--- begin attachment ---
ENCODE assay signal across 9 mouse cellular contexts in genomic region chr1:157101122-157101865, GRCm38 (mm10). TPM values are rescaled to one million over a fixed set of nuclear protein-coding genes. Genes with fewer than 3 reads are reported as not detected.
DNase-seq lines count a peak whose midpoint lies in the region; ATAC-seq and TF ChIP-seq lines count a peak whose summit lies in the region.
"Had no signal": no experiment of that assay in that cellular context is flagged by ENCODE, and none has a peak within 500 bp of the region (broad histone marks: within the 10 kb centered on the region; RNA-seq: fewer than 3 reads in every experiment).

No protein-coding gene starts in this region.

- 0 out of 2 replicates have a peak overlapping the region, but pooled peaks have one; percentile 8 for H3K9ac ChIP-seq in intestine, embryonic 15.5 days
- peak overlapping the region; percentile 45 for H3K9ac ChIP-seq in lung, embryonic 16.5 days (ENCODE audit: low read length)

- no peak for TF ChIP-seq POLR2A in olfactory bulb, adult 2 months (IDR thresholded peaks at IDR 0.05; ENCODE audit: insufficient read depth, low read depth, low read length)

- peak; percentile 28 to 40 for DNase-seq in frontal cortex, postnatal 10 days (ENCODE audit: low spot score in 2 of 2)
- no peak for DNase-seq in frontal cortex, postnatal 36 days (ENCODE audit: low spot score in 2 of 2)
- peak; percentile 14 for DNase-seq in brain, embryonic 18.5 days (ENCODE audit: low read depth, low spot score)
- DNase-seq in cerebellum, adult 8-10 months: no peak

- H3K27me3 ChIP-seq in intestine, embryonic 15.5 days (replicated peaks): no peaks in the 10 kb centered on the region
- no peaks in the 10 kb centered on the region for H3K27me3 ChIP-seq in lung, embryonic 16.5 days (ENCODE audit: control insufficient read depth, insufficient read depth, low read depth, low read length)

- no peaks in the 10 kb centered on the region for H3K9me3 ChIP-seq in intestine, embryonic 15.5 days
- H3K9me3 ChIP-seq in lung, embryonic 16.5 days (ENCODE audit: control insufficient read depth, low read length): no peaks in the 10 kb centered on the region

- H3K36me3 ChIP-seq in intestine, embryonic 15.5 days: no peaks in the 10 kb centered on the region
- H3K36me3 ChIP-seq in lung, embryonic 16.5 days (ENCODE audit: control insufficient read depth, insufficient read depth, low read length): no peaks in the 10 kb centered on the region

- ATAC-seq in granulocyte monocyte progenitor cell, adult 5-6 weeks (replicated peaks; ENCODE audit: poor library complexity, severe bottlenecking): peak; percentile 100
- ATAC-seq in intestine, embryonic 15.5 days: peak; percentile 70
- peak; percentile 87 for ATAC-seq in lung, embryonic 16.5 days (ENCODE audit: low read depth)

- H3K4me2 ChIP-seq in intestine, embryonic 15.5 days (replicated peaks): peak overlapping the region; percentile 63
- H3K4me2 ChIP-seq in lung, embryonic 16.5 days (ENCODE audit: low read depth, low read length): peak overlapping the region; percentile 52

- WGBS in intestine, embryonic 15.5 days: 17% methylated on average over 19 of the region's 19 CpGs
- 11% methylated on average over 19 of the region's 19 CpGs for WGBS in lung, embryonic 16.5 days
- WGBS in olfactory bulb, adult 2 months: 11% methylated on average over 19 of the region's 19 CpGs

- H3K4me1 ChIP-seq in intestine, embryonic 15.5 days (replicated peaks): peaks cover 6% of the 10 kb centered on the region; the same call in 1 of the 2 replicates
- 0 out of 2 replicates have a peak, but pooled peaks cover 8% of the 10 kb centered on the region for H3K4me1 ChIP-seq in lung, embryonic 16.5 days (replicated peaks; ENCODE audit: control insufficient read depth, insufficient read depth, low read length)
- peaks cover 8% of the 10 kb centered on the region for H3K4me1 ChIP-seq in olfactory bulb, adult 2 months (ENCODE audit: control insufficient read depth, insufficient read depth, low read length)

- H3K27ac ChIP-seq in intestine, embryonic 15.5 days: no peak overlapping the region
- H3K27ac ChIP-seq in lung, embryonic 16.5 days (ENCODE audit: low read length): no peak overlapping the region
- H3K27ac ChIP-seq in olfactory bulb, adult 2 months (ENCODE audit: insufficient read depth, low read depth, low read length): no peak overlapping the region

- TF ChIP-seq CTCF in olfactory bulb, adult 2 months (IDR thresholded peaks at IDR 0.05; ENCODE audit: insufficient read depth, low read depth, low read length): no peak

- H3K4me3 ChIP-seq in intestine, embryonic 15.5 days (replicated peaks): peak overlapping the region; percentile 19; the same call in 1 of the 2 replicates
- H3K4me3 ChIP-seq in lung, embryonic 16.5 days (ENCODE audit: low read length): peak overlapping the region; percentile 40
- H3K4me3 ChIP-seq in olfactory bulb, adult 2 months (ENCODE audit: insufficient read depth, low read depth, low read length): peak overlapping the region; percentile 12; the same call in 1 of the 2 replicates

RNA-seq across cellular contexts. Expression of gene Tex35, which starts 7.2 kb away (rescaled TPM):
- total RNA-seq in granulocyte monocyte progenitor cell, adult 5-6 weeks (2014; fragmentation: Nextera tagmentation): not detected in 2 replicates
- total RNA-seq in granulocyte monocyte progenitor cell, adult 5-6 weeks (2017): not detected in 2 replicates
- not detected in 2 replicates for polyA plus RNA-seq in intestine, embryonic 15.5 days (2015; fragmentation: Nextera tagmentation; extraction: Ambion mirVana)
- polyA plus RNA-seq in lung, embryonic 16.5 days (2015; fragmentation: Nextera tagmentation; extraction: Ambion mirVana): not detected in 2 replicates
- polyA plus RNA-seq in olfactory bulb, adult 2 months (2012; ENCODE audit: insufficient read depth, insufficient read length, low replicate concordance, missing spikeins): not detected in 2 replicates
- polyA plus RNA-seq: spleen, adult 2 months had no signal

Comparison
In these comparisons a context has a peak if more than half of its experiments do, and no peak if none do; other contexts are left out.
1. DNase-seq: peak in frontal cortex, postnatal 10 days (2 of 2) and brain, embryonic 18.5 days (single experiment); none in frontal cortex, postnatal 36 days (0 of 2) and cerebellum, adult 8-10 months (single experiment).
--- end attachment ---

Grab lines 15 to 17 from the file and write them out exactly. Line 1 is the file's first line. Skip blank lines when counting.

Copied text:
- H3K9me3 ChIP-seq in lung, embryonic 16.5 days (ENCODE audit: control insufficient read depth, low read length): no peaks in the 10 kb centered on the region

- H3K36me3 ChIP-seq in intestine, embryonic 15.5 days: no peaks in the 10 kb centered on the region
- H3K36me3 ChIP-seq in lung, embryonic 16.5 days (ENCODE audit: control insufficient read depth, insufficient read depth, low read length): no peaks in the 10 kb centered on the region